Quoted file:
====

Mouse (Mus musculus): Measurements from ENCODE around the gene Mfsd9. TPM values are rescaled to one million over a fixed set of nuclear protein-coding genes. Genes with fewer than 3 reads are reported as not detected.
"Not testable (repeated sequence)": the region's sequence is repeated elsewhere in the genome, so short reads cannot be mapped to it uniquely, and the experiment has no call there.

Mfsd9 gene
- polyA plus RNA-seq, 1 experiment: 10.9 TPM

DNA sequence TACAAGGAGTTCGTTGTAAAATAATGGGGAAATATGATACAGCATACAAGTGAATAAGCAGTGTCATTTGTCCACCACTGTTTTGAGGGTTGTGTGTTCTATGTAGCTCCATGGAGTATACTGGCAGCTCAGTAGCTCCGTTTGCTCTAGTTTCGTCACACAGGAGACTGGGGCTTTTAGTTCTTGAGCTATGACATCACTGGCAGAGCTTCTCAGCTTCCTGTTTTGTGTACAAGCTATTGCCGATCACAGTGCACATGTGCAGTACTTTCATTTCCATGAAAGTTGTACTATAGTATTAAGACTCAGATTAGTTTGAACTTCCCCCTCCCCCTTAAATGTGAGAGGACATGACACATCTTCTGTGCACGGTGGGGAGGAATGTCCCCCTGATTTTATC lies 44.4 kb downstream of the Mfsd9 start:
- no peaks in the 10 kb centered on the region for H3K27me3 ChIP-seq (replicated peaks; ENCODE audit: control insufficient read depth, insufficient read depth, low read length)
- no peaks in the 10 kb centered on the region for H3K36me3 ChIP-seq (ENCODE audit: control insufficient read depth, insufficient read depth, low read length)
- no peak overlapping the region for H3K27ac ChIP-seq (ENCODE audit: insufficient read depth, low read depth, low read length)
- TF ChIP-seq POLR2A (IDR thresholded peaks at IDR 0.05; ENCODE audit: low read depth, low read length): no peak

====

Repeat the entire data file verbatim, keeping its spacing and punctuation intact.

Mouse (Mus musculus): Measurements from ENCODE around the gene Mfsd9. TPM values are rescaled to one million over a fixed set of nuclear protein-coding genes. Genes with fewer than 3 reads are reported as not detected.
"Not testable (repeated sequence)": the region's sequence is repeated elsewhere in the genome, so short reads cannot be mapped to it uniquely, and the experiment has no call there.

Mfsd9 gene
- polyA plus RNA-seq, 1 experiment: 10.9 TPM

DNA sequence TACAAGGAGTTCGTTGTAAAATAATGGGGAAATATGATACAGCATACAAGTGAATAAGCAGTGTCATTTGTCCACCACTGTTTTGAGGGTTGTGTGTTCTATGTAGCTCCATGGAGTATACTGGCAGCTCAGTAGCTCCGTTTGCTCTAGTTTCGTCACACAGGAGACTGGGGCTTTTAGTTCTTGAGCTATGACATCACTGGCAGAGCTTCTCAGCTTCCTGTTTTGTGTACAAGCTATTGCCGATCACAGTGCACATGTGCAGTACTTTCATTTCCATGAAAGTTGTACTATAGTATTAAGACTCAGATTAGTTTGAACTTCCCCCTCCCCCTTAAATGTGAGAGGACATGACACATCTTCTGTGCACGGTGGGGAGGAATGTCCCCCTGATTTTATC lies 44.4 kb downstream of the Mfsd9 start:
- no peaks in the 10 kb centered on the region for H3K27me3 ChIP-seq (replicated peaks; ENCODE audit: control insufficient read depth, insufficient read depth, low read length)
- no peaks in the 10 kb centered on the region for H3K36me3 ChIP-seq (ENCODE audit: control insufficient read depth, insufficient read depth, low read length)
- no peak overlapping the region for H3K27ac ChIP-seq (ENCODE audit: insufficient read depth, low read depth, low read length)
- TF ChIP-seq POLR2A (IDR thresholded peaks at IDR 0.05; ENCODE audit: low read depth, low read length): no peak